Permanent Facial Fillers

  • PMMA (Artefill, Precise, Metacrill): PMMA stands for polymethyl-methacrylate. PMMA filler is an injectable substance that contains PMMA microspheres in collagen gel. The body absorbs the collagen over time, and the PMMA microspheres stimulate the body to produce its own collagen.

The FDA approved Artefill (also known as Bellafill) for the treatment of facial wrinkles, lines, and furrows, but not for HIV-related facial lipoatrophy. Precise and Metacrill have not been evaluated by the FDA. Most people living with HIV treated with either Precise or Metacrill go to Mexico or Brazil to receive treatment. The cost varies, depending on the brand, the amount of filler needed, and travel expenses.

  • ePTFE Implants (Gore-Tex, Gore S.A.M., SoftForm): ePTFE stands for expanded polytetrafluoroethylene, which is a mesh-like substance that does not degrade once implanted in the body. These solid implants require minor surgery to insert. Gore-Tex and SoftForm are FDA approved for filling out the face (although not for HIV-related facial lipoatrophy). There is a risk of infection and scarring.
  • Bio-Alcamid: This product is not approved in the US. It is available in Europe and Mexico, where it is used for cosmetic and reconstructive purposes. It is an injectable gel, around which the body then forms collagen. Bio-Alcamid usually requires one or two sessions. There have been reports of infections and of the Bio-Alcamid moving downward in the face. 
  • Silicone Oil (Silikon 1000, VitreSil 1000): Silicone oil is not approved for lipoatrophy but is commonly used for this purpose. Its safety and effectiveness for facial filling are still being investigated. The oil is injected in very small quantities, which requires anywhere from three to six sessions. Once injected, it cannot be removed except through surgery, which can leave a scar. Silicone has been known to trigger inflammatory reactions in some recipients. Also, it sometimes forms nodules (small swellings) and leads to disfigurement over time, and can migrate to other parts of the body.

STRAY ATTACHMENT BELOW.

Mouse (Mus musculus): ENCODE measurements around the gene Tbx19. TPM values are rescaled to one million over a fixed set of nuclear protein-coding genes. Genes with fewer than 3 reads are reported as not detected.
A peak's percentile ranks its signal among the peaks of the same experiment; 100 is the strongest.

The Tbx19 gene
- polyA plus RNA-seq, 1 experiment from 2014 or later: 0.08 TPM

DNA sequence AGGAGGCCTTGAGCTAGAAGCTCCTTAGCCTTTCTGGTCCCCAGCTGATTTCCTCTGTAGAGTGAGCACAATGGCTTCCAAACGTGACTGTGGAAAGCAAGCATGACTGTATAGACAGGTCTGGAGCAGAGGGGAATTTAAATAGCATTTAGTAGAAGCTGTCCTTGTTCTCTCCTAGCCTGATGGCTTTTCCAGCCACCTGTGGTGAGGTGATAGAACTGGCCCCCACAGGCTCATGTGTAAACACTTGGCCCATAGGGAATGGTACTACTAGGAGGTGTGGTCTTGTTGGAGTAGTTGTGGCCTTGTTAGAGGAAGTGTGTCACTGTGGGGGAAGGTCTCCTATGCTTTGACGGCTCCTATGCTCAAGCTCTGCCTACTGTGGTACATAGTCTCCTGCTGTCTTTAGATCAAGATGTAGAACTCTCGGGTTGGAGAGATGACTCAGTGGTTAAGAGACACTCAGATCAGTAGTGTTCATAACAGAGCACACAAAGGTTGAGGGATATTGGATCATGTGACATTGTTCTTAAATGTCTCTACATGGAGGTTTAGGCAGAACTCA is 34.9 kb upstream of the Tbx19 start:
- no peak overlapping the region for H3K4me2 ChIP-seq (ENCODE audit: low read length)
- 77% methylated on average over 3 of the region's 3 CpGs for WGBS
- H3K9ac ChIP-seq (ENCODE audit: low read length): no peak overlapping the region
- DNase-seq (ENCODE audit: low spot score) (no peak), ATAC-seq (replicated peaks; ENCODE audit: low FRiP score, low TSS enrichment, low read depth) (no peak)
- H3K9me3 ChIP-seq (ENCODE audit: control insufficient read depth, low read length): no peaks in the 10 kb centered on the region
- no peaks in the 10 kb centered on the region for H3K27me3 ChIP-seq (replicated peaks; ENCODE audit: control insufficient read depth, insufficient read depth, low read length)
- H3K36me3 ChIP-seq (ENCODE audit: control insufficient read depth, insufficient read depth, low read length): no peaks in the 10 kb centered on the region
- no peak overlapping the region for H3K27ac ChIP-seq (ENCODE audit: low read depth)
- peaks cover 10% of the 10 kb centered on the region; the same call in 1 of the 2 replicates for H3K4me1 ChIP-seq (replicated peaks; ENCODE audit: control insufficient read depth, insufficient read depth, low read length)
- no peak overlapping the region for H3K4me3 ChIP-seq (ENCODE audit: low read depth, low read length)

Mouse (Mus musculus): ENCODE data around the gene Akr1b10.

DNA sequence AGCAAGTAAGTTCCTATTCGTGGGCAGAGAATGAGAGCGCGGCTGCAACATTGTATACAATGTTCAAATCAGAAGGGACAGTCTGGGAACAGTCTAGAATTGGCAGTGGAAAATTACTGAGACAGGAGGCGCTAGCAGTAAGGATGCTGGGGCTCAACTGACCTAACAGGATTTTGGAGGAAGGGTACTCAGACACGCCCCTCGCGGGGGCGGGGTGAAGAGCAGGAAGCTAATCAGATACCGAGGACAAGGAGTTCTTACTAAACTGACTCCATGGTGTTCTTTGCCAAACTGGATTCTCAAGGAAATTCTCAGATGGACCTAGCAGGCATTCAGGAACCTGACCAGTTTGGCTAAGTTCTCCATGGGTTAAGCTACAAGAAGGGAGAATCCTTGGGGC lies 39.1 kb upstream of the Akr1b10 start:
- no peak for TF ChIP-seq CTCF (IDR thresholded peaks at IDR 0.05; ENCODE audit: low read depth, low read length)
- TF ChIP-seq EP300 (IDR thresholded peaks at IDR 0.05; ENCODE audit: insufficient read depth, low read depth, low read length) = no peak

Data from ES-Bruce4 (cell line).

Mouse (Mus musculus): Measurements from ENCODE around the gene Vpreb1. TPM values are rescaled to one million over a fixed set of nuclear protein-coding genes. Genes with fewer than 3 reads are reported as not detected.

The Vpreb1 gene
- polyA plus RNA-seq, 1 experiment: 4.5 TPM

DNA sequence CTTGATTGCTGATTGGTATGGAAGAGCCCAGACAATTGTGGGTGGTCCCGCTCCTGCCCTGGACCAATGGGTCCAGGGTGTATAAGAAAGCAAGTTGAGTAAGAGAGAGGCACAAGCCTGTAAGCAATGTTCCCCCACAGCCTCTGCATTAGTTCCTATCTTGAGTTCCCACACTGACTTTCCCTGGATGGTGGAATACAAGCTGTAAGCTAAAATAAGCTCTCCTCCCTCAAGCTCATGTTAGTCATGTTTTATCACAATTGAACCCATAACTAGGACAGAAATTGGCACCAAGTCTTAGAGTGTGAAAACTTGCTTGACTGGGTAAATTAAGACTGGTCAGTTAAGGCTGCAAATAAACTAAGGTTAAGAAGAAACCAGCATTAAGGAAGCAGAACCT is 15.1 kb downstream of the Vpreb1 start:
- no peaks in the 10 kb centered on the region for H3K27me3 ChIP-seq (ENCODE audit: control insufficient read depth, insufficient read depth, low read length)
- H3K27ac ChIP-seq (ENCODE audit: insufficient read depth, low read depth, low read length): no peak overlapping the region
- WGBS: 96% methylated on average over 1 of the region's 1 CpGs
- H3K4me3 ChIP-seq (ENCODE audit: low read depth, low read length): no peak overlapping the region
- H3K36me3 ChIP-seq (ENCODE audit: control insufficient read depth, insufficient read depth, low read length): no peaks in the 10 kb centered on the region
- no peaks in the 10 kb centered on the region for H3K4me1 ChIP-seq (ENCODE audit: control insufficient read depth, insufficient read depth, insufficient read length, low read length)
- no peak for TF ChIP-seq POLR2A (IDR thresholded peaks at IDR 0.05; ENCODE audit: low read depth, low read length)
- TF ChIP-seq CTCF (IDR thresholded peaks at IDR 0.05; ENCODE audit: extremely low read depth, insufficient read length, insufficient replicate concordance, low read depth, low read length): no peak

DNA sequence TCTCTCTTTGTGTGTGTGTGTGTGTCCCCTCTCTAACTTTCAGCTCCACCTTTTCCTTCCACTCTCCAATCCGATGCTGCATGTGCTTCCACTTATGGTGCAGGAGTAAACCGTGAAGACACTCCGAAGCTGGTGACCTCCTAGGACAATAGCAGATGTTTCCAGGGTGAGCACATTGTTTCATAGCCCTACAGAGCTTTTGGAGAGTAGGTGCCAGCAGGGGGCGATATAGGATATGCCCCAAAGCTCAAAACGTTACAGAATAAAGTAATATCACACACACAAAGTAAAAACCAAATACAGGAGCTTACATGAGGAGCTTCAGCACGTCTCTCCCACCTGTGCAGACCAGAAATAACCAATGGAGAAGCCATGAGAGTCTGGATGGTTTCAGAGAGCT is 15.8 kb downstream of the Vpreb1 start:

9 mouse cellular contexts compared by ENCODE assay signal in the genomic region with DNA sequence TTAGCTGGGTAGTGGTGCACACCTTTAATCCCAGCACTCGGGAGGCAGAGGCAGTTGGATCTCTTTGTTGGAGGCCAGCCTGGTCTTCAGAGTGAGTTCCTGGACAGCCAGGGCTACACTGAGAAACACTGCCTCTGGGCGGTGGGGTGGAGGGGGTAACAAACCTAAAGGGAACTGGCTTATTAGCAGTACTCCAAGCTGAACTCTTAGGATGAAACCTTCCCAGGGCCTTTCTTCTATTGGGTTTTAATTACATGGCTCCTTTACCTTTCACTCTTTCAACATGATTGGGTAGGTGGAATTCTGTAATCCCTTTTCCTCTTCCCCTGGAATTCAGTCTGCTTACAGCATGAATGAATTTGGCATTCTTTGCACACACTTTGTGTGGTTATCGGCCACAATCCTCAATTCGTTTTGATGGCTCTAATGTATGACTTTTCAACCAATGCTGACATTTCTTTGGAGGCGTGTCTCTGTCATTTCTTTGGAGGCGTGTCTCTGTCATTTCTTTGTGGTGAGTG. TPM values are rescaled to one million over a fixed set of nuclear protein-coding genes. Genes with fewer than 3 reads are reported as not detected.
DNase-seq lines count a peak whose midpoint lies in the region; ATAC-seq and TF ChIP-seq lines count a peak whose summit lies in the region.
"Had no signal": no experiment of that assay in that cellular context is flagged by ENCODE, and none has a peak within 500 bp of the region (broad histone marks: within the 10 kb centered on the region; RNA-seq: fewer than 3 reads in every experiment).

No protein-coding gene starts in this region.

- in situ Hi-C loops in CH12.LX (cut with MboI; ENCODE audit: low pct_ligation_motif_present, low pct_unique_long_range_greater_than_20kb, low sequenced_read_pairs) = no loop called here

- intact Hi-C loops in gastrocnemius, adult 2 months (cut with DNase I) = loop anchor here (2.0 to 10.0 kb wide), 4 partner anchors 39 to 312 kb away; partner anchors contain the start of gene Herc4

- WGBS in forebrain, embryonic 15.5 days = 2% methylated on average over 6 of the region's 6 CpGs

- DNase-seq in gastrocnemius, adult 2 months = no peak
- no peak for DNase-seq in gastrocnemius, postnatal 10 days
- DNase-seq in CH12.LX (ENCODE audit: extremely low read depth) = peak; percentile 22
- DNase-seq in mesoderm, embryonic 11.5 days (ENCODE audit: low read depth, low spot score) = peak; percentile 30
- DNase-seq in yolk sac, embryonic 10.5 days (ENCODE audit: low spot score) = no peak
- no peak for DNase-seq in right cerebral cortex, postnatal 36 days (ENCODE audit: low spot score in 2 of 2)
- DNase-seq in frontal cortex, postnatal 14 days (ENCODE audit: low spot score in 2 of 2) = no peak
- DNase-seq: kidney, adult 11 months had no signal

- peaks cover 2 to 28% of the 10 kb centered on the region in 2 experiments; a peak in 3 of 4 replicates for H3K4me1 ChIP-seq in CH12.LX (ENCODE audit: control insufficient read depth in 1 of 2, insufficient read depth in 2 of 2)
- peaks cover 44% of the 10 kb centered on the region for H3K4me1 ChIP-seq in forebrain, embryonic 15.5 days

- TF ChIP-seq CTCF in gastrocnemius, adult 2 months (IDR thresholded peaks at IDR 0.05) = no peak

When considering permanent facial fillers, it is important to remember that our faces age – what looks good now may not be what helps us look good two, five, or ten years from now.

Taking Care of Yourself

Even though the physical changes of lipodystrophy can cause emotional distress, no researcher has suggested that people with lipodystrophy should stop taking their HIV medications. If you are concerned about your appearance, talk to your healthcare provider about treatment options. There are many things that you can do to stay healthy and feel good about your body.